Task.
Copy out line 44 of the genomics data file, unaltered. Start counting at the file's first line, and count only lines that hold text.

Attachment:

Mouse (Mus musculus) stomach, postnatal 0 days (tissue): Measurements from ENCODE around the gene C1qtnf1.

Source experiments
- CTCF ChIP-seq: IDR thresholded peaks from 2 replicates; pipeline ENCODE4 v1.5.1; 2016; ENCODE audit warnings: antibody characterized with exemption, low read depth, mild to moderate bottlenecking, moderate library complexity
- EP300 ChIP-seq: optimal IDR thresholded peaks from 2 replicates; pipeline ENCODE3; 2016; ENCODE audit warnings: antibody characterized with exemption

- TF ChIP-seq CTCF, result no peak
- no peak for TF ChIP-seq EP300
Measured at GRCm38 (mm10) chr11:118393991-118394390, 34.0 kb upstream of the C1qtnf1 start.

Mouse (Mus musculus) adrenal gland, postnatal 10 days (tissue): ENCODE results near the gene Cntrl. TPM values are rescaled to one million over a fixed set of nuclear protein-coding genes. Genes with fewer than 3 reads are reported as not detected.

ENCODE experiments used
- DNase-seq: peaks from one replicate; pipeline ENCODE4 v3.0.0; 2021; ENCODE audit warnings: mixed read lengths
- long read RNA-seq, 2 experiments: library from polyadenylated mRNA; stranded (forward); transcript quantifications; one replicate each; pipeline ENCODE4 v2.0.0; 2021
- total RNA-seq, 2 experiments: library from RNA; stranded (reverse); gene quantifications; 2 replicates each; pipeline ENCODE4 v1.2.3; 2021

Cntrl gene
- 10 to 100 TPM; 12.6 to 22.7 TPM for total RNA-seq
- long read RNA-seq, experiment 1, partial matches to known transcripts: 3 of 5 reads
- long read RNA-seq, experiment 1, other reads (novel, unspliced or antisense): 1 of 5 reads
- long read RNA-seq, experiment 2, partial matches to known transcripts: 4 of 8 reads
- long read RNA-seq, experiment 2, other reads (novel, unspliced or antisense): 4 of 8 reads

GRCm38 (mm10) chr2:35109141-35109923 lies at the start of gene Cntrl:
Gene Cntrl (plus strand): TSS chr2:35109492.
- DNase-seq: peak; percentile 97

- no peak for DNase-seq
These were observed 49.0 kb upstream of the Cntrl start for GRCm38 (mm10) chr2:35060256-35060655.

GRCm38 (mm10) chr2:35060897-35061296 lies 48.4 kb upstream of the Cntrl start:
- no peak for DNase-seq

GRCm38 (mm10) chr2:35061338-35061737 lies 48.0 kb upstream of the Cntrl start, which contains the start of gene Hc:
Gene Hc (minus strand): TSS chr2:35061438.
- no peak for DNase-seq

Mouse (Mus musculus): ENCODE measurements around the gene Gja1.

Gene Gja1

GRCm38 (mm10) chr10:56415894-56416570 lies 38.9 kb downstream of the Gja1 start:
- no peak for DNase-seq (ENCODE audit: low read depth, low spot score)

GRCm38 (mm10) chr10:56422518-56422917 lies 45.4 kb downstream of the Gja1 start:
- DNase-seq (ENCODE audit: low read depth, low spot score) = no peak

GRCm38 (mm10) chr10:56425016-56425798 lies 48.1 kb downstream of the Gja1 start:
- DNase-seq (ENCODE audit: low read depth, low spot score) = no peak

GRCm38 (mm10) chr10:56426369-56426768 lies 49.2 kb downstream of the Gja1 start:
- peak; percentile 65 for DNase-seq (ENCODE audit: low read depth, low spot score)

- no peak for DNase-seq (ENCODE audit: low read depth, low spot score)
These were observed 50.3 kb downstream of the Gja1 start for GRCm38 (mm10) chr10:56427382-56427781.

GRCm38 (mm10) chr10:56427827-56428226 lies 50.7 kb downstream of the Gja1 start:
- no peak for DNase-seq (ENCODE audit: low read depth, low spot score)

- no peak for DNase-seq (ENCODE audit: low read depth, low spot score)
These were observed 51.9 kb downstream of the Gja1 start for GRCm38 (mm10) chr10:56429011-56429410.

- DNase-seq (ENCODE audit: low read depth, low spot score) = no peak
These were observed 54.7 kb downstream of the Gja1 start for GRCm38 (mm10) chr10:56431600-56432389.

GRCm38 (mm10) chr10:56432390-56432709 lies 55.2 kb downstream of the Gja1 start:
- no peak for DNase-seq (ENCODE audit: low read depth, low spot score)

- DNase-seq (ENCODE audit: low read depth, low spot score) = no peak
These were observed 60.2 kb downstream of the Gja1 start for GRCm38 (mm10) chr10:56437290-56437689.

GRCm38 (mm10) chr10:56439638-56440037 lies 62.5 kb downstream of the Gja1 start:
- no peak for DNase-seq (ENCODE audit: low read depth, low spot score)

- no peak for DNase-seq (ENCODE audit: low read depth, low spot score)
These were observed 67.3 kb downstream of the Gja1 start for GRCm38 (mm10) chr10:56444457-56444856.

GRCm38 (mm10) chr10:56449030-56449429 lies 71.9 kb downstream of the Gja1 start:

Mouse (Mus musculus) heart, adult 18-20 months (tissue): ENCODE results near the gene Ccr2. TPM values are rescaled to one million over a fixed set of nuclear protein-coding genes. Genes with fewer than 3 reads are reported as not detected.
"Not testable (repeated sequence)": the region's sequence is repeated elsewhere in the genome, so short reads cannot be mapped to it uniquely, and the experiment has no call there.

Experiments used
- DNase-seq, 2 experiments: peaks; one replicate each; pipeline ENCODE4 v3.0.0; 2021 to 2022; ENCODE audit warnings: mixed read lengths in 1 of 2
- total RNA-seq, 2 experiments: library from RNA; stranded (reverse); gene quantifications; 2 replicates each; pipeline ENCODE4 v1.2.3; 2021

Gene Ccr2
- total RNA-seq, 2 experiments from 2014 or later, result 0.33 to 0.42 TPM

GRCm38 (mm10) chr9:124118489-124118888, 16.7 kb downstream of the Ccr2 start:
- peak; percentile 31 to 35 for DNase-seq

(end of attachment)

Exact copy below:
These were observed 51.9 kb downstream of the Gja1 start for GRCm38 (mm10) chr10:56429011-56429410.